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Eritrea's Economy: Ideology and Opportunity




By Seth Kaplan | Atlantic Council

EXECUTIVE SUMMARY

Eritrea is often in the news for all the wrong reasons: its high rates of migration to Europe (it has sent more refugees to Europe in recent years than any other African nation), its conflicts with neighboring Ethiopia and Djibouti, and controversy over its mandatory and indefinite national service conscription program. Human rights activists, in particular, have long singled out the country for criticism, calling it “the North Korea of Africa.” The inappropriateness of that comparison is increasingly recognized—but misunderstandings about the nature of the Eritrean regime continue to abound.

A substantive comparative analysis of Eritrea and other socialist nations will dispel many of the myths of Eritrean “exceptionalism,” in the worst sense of the word. For all its idiosyncrasies—and it is a unique country in many ways— Eritrea today looks a great deal like pre-reform China, Vietnam during the 1980s, and the pre-1989 communist countries of Eastern Europe. If Eritrea’s political and socioeconomic model resembles any existing today, it is that of Cuba, not North Korea.

Like Cuba, Eritrea is not, and does not desire to become, a democracy. The experience of the three-decade liberation struggle has led the country instead to embrace a highly egalitarian, statist model. Like any other system, this model involves trade-offs: It reduces extreme poverty and promotes national unity, but greatly limits civil liberties, international engagement, and economic growth prospects. As a result of this system of government, Eritrea shows no signs of the violent ethnic conflict that has battered other countries in the Horn of Africa (such as South Sudan, Somalia, and Ethiopia). Nor has jihadism found a foothold in the country. Nonetheless, Eritreans have suffered greatly from human rights abuses and the lack of economic opportunity. These factors are driving many young people to leave the country or to express hopelessness about the future.

Given this context, international attempts to improve the living conditions of Eritreans are more likely to succeed if they are conducted in the same way as they are in Cuba: through engagement that starts with where the country is now, not where outside actors think it ought to be.1 The purpose of this report, therefore, is to explore a pragmatic way forward for the Eritrean economy given the leadership’s current worldview.

At present, Eritrea’s most urgent economic priorities include boosting state revenue and increasing employment.2 The latter is essential if Asmara is to continue updating its national service program. National service plays a major role in building social cohesion and throughout the period of “no peace, no war” has effectively replaced a large chunk of the labor market (many of Eritrea’s civil servants, teachers, waiters, and construction workers, as well as soldiers, are national service conscripts). However, national service is also the font of international criticism of the country and the primary driver of migration. The Eritrean government has recognized the need to normalize the national service program by raising salaries and setting a finite term of service, but has dragged its feet on implementing these reforms3 over concerns about social stability and maintaining the country’s independence. (Reducing the term of service to eighteen months would release tens of thousands of youth into the labor market with few options for employment—a recipe for social unrest.) Given these concerns, the sequencing of economic restructuring will be crucial but should also be conducted in a way that satisfies the population’s expectations, which have changed significantly in one generation.4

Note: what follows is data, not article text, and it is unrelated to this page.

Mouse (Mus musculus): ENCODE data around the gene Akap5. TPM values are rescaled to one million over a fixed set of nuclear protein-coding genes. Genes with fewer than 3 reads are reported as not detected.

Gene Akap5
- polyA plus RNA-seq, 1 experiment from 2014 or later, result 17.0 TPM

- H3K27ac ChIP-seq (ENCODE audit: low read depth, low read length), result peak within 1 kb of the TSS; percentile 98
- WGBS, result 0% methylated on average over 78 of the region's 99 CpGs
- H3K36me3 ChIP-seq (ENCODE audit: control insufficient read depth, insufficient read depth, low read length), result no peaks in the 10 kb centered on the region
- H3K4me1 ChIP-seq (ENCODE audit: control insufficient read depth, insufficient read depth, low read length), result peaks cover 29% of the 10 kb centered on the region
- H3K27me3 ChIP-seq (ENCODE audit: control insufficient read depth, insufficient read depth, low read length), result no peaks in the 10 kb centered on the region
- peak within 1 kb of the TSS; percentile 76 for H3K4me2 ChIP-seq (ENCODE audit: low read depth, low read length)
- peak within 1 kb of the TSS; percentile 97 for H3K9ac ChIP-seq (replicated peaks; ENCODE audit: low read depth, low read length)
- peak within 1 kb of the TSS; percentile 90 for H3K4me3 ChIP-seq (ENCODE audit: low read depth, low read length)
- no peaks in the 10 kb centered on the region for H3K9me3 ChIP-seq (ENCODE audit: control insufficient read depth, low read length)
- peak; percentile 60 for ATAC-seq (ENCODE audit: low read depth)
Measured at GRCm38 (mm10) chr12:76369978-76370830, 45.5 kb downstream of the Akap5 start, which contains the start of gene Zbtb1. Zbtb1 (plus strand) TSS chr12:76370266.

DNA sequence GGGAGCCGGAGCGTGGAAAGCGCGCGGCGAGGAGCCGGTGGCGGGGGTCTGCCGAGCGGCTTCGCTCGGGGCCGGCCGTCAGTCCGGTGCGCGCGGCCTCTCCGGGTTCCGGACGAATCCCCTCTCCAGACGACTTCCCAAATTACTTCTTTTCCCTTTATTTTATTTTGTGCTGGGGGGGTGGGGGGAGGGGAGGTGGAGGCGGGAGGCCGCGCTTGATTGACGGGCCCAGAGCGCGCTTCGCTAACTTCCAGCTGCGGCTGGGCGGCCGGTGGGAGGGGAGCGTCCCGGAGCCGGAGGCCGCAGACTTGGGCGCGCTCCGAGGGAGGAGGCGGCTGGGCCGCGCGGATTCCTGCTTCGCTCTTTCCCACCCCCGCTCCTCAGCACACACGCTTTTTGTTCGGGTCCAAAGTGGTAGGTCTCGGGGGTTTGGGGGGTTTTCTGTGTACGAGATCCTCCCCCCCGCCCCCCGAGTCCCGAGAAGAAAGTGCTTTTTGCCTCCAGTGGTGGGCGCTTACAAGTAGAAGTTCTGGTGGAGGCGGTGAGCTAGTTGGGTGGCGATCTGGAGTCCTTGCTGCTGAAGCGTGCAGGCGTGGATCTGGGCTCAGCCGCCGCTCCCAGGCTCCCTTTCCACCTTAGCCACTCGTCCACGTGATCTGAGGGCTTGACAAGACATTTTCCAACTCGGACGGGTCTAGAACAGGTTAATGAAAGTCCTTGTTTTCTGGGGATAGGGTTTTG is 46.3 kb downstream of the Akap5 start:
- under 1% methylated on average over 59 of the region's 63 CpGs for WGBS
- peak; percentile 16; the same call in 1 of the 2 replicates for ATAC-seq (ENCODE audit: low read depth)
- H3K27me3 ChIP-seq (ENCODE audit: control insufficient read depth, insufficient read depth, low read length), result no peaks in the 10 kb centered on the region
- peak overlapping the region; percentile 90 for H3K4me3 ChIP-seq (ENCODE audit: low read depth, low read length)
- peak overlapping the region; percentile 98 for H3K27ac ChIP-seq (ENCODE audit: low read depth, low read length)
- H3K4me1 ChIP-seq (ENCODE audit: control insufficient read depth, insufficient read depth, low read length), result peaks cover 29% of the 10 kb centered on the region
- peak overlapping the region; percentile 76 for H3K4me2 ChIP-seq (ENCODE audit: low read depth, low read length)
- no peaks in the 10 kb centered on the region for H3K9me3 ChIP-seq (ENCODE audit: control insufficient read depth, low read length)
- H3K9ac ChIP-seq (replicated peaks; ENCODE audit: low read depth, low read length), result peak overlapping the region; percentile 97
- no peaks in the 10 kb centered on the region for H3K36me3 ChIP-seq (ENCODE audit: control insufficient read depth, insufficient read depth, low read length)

Eritrea can learn much from the successful reform processes undertaken by countries with similar ideologies—such as Rwanda and China—and this report will include those comparative analyses. Eritrea, in many ways, is further along in its economic evolution than Cuba is today, and bears some resemblance to China early in its reform era (late 1980s to early 1990s) as well as Hungary in the 1970s and 1980s. These countries all sought to open up in ways that promoted social cohesion, self-reliance, and national strength; all prioritized nation-building and saw economic inclusiveness as essential to the process; and all sought local solutions and models to guide their decision-making processes and policies. In the face of myriad challenges, they all recognized the need for pragmatism and all asserted that the Western way was not the only way.5 To move forward, Eritrea would do well to study the strategies undertaken by those states. 

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